Monday, November 9, 2009

Interview with Tainted Tea Literary Magazine Editors Shane Toogood & Kris Fossett

Shane Toogood and Kris Fossett met while getting their Associates Degree in Communication Arts, Journalism at Delaware County Community College. They have now started a literary journal, Tainted Tea: http://taintedtea.blogspot.com. Read on for their insights on writing, editing, publishing, and everything in between!

Congrats on the first issue of Tainted Tea! Why did you decide to start this lit mag? And what was the process like? Any surprises/unknown difficulties?


Shane: Thanks so much, Dallas. And thanks for interviewing us. It’s been a long seven months. Tainted Tea started because Kris and I kept saying that we needed to do something to fuel the flames of our imaginations. Although we continue to write, we both have jobs that are completely out of the writing and publishing field. She’s a lifeguard and I answer phones for funeral homes.

One day, as I was dropping Kris off at home, the two of us wanted so badly to tell the other that we wanted to start a lit magazine. Seriously, we sat in front of her house in my frigid car whose bi-polar heat decided not to work that March evening. Finally, Kris broke the silence and asked me. I screamed “I was gonna ask you the same thing!” I kicked her out of the car and as I drove home the name “Tainted Tea” dropped into my head. We loved it. It’s seductive, alluring and great alliteration.

We did some PR and Kris made the beautiful, interactive blog. All that was missing was the submissions. Once they started coming in things really picked up.

Kris: Before our first submission in late July, we didn't know what to do without content to work with. But once we received M.C. Brody's story, which is published in the first issue, we really started working, having meetings every week that lasted for six/seven/eight hours.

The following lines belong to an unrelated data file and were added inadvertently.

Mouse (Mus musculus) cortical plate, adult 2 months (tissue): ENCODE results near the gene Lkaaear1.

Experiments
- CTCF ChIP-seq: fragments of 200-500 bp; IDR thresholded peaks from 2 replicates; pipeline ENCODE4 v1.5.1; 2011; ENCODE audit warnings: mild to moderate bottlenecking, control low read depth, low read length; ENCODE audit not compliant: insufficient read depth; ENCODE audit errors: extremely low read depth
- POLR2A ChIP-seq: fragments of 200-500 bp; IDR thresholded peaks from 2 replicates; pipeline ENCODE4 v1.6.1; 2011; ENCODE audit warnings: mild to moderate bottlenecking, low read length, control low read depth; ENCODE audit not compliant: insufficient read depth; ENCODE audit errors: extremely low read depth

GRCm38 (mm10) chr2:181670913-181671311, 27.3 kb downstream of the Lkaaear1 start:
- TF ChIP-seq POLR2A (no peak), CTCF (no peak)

Once we received submissions, the magazine was no longer just something for Shane and I to do as we worked our terrible jobs. It's about the writers. We both know how difficult writing is, and we know how much courage it takes to send work out to publications. We couldn't let these writers down. If anything, we had to continue to work on the magazine for them.

Shane: As for the biggest difficulty…we had an artist verbally agree to have his work in Tainted Tea. We dropped his art in the layout and Kris tried to get a hold of him to sign the contract. When she finally met with him he lashed out…I won’t go into too much detail, but we were just about ready to go to press, and we had to pull his paintings and rearrange the whole mid-section of the magazine. We wound up making deadline fine.

What was your favorite thing about starting Tainted Tea?

Shane: Hmm… morphing dreams into reality. As I gain experience for my goal of becoming a book publisher, we’re helping make our fellow writers’ dreams come true. We love reading the enthusiastic responses when an author is being featured in the magazine. I mean, when we first started the zine, Kris and I thought we would cater to young authors, but we realized that there are just as many young authors not being published as there are the young at heart. It makes me happy knowing that another writer is happy. Too sappy?

Kris: I love everything about Tainted Tea: the writing, the editing, the layout, even the PR, which I thought I would hate due to a nightmare internship at a design firm. Shane and I spent hours commenting and editing one submission, and when the writer sent it back to us, she listened to us, and her story improved by a thousand-fold. It ended up being the best story we published.

Like Shane said, I lifeguard to support myself, and if I didn't have Tainted Tea, I would feel like my talents are going to complete waste, and I would have jumped off a cliff awhile ago. Being an editor of Tainted Tea isn't a job for me; it's something that I enjoy doing. It's my passion.

Read the rest of the interview at www.writeonbooks.org/taintedtea.aspx.